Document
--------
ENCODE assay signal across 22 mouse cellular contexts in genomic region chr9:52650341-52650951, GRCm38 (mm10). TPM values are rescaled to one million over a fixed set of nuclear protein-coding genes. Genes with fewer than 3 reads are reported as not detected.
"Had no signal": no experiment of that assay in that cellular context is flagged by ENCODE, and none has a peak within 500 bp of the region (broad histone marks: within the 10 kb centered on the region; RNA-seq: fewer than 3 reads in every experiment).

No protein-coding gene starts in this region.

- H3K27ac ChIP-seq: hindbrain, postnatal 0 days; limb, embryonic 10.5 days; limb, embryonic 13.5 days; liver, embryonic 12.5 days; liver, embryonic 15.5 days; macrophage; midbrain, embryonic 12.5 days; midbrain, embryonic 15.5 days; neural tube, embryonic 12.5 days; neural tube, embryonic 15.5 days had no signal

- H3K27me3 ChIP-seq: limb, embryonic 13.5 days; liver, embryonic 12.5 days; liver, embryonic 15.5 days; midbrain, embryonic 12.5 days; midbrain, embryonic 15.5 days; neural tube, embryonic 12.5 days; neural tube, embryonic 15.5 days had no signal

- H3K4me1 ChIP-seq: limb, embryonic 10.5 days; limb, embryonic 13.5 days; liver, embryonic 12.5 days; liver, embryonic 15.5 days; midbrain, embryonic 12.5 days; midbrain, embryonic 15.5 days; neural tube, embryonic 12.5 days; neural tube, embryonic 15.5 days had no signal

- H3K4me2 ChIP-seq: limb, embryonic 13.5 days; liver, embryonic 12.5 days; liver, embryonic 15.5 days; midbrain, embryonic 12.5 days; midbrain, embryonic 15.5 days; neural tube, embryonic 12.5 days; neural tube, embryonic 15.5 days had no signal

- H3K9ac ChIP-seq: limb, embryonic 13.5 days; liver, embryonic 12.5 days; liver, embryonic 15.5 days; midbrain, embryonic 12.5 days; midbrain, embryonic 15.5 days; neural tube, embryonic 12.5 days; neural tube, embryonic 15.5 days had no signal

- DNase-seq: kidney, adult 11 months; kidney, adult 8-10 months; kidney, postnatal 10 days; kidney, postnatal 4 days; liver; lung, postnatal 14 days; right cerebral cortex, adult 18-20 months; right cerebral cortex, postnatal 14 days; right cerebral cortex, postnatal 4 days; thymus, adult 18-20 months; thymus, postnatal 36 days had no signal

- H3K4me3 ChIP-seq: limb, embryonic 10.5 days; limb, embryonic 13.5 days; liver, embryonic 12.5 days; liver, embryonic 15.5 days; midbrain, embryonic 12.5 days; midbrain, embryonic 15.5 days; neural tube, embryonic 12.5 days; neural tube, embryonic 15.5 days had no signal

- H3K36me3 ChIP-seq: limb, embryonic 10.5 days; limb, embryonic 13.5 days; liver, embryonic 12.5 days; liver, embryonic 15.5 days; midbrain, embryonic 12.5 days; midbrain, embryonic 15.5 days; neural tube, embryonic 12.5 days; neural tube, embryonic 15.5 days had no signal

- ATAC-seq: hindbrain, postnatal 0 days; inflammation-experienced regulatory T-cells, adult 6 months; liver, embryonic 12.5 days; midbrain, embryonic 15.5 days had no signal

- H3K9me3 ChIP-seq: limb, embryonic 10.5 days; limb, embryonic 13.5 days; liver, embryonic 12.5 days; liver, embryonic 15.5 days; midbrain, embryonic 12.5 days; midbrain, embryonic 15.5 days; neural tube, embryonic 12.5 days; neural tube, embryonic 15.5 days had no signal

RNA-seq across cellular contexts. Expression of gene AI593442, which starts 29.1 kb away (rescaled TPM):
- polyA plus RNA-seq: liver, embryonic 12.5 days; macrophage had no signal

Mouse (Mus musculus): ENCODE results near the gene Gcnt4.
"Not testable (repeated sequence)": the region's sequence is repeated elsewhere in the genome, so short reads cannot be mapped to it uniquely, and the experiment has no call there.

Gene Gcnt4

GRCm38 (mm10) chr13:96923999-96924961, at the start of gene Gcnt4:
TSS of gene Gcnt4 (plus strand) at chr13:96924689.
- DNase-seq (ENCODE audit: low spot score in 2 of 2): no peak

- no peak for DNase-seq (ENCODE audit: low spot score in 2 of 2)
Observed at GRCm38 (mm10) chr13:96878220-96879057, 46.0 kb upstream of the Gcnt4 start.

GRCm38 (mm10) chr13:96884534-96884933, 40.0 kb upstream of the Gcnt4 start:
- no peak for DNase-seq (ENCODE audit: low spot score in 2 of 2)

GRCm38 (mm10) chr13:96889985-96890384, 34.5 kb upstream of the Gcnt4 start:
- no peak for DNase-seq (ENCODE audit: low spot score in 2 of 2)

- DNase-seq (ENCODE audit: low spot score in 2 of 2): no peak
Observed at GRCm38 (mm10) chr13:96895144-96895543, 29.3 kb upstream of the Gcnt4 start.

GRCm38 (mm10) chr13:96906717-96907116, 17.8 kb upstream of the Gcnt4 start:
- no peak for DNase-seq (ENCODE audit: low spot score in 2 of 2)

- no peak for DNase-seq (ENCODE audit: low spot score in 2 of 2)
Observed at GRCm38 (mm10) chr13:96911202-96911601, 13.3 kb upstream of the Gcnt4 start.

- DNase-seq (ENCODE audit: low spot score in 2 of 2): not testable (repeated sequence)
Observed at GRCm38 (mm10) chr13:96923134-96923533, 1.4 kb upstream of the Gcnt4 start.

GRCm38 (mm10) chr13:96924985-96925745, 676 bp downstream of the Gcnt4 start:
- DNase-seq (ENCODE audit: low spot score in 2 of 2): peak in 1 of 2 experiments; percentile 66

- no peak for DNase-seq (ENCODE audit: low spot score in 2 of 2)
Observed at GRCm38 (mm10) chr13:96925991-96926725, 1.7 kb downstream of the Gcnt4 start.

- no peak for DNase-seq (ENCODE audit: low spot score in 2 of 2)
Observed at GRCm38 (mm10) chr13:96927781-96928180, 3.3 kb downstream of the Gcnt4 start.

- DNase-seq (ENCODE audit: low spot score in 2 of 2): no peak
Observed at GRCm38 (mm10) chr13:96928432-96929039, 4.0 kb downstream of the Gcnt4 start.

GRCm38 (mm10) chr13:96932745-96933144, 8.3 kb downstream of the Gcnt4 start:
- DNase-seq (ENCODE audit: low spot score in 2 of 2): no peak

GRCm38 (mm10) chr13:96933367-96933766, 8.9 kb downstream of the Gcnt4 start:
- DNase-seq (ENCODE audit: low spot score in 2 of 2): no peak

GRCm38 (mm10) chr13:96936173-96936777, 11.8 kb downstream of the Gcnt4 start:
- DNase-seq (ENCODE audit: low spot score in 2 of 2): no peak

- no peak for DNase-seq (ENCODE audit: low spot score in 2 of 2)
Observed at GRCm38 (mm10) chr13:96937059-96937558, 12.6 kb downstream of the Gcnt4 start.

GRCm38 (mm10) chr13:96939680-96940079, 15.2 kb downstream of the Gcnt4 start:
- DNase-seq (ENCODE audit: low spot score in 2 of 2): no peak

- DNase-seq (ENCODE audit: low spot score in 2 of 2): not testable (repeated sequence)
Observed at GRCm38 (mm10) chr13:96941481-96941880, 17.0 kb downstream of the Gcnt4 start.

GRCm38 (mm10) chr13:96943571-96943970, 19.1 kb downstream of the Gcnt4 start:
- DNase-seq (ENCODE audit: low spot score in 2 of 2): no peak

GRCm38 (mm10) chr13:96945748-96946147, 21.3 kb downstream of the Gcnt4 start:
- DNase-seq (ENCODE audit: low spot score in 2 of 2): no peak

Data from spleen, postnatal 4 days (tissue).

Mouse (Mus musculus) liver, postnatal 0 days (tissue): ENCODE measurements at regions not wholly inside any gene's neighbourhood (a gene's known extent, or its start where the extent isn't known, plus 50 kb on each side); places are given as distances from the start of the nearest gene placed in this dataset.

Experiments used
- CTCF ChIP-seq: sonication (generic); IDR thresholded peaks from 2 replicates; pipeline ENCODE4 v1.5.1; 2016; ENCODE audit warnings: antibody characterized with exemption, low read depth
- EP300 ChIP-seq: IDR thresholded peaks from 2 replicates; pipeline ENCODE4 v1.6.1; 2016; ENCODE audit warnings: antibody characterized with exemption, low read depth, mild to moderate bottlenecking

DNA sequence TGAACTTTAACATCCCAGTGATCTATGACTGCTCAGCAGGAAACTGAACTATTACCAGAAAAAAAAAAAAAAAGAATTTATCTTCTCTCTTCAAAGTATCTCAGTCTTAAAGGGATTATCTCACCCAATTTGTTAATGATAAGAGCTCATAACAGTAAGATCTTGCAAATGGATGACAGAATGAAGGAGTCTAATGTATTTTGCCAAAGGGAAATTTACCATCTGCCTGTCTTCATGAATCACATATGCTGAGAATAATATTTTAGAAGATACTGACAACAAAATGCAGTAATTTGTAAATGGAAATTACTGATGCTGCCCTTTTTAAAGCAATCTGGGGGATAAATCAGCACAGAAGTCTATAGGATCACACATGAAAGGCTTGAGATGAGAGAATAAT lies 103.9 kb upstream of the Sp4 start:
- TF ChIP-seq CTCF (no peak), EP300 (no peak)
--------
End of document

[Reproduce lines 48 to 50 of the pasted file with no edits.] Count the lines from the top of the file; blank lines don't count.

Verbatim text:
GRCm38 (mm10) chr13:96936173-96936777, 11.8 kb downstream of the Gcnt4 start:
- DNase-seq (ENCODE audit: low spot score in 2 of 2): no peak

- no peak for DNase-seq (ENCODE audit: low spot score in 2 of 2)